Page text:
11 May

Daily Watch – Nigeria needs ‘right-of-way- reform, Negotiations set to begin over rail

  • The CBN plans to auction an undisclosed amount of dollars on Wednesday through book building to settle a backlog of demand for airlines, fuel and raw material imports, traders said. Traders said the central bank had asked lenders to bid for hard currency for specific sectors in efforts to improve dollar liquidity. It said a cut-off rate at the auction would be applied at the marginal rate and that obligations due on fuel imports must have matured before Jan. 31 to qualify for the intervention. The bank has been intervening aggressively since February to try to narrow the spread between the official and black market rates and has sold more than $4 billion. In theory, greater liquidity should lead rates to converge. The naira was quoted at ₦381.71 per dollar at the investor window, according to the market regulator FMDQ OTC Securities Exchange. It fetched ₦305.60 in the interbank window and ₦390 on the black market.
  • Nigeria will enter negotiations with GE over a railway project, transport minister Rotimi Amaechi said on Wednesday. Economic growth has been hampered for decades by its dilapidated rail network, built mainly by British colonial rulers before independence in 1960. U.S. company GE had submitted the only bid for the $2 billion project connecting northern cities to the south of the country, according to a procurement process adviser, doing so in partnership with Transnet of South Africa, Dutch-based APM Terminals and China’s Sinohydro Consortium. “Cabinet has approved that we commence negotiations,” Amaechi told reporters after a cabinet meeting. The concession will cover about 3,500 km of existing narrow-gauge lines from Lagos to Kano in the north and from Port Harcourt to Maiduguri in the northeast. The Senate said in November that it would investigate the railway concession over possible violations by Nigerian officials.
  • Nigeria’s neighbours, Benin and Niger have paid a total of $159,773,116.61 (₦48.84 billion) as electricity charges to the Nigeria Bulk Electricity Trading, the FG has said. Both countries had a combined balance of $92,315,986.20 (₦28.22 billion) to pay to the NBET. The payments made were remitted to the power generation companies and service providers in Nigeria. The Ministry of Power, Works and Housing disclosed this in the communique issued at the end of the 15th monthly meeting of the minister, Babatunde Fashola, with power sector operators in Jos. The ministry stated that the two African countries made the payments through their power companies, NIGELEC of the Republic of Niger and Community Electric du Benin of the Republic of Benin.
  • The National Pension Commission on Tuesday released the accrued benefits of retired workers of federal Ministries, Departments and Agencies who retired from service between January and August 2016. The total amount released for payment of the retirees was about ₦54 billion, according to the Punch newspaper. PenCom said that arrangements were being made to pay the next batch of retirees consisting of those who retired between September and December 2016. Federal workers who had retired since January 2016 had, on March 16, staged a protest at the finance ministry building over their unpaid pensions, estimated at about ₦200 billion.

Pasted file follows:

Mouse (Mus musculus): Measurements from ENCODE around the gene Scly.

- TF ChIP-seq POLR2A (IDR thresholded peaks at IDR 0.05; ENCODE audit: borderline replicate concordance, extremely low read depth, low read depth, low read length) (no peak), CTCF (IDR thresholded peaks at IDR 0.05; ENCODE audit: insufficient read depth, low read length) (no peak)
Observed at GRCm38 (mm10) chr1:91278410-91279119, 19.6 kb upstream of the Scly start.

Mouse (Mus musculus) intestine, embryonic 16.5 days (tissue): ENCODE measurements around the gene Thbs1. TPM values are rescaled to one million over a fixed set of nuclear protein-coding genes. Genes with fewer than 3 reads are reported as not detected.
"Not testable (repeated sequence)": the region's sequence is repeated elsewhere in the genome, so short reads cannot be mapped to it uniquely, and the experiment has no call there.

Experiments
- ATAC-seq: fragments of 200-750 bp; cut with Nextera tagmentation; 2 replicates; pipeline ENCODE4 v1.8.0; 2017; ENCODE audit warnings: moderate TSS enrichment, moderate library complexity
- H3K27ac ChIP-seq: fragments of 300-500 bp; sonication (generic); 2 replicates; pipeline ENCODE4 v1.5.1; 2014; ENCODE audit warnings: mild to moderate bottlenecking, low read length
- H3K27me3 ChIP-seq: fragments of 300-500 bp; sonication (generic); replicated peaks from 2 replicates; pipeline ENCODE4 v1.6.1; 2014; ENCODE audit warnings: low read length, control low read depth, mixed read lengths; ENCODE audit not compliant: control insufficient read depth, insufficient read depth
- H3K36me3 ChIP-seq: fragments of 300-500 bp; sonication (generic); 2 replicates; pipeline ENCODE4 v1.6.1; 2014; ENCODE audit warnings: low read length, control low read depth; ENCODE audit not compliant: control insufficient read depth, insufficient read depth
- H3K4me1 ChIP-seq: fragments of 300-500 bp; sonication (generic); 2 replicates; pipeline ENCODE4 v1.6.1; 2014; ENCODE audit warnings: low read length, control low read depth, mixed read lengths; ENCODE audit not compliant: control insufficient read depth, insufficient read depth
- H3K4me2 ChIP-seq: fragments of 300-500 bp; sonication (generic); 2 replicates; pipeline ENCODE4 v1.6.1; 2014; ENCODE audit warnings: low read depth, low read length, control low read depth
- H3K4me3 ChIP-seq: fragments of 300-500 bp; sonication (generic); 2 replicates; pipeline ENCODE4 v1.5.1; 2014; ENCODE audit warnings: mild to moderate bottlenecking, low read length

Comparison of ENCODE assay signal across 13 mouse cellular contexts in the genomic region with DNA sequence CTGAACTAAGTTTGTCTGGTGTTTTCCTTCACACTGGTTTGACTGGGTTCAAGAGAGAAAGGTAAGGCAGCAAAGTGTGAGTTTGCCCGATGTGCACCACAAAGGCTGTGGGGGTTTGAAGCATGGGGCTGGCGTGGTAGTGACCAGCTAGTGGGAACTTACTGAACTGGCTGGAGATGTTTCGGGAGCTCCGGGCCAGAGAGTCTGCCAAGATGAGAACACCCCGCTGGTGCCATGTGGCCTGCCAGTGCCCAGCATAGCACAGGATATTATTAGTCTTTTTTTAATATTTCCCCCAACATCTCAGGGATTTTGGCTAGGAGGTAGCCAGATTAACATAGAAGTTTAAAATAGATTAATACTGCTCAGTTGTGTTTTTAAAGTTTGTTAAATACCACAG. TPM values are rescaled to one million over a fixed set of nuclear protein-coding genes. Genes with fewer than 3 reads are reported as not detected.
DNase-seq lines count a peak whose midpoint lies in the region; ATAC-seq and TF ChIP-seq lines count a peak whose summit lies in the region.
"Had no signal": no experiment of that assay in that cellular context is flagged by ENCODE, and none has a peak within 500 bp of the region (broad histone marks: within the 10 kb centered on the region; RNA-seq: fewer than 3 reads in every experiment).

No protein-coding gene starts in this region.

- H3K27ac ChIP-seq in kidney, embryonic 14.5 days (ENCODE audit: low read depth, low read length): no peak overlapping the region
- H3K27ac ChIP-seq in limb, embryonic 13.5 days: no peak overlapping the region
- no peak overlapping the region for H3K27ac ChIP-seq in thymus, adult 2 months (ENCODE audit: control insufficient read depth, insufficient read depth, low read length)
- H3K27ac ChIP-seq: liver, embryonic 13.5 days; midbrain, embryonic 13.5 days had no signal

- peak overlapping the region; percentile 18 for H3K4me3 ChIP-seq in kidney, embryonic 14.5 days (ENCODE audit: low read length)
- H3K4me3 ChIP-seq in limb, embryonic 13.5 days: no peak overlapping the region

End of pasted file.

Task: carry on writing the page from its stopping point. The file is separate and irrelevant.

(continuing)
• Cement group LafargeHolcim will take part in a capital increase by Nigeria-based Lafarge Africa to avoid diluting its nearly 73 percent stake. Lafarge Africa wants to raise ₦140 billion ($460 million) in fresh equity and convert some loans into shares as part of a planned rights issue after it reported losses last year. A company spokesman in Switzerland said the parent’s stake was around 72.6 percent, adding “we do not expect to be diluted”. The process will be launched once shareholders have approved the transaction at the annual meeting in June and is expected to be finalised by October at the latest, he added. The move aimed to reduce dollar-denominated debt exposure and simplify the ownership structure in Nigeria.
  • Nigeria’s government should simplify taxes and reduce fees involved in laying fibre optic cables to encourage the development of infrastructure for the technology industry, Google’s manager in the country said. Juliet Ehimuan-Chiazor told Reuters boosting the technology industry would help diversify Nigeria’s oil-dependent economy. The government aims to create 2.5 million new technology jobs in 2017-2020 via a state-run training programme. “The private sector can play a very strong role,” Ehimuan-Chiazor said, adding that internet service providers regularly complained that multiple taxes at the federal and state level raised the cost of expanding the required infrastructure. “Where the government can help is just removing some of those obstacles – for example, bringing down right of way fees and removing this challenge around multiple taxation,” she said. Right of way fees are the charges paid when securing permission to lay cables. A reduction of fees by Lagos state government helped bring fast broadband to Yaba, a district of commercial capital that is now Nigeria’s technology hub. Ehimuan-Chiazor said Google had laid fibre optic cables in Uganda’s capital Kampala and in Abidjan in Ivory Coast but said it had no similar plans in Nigeria.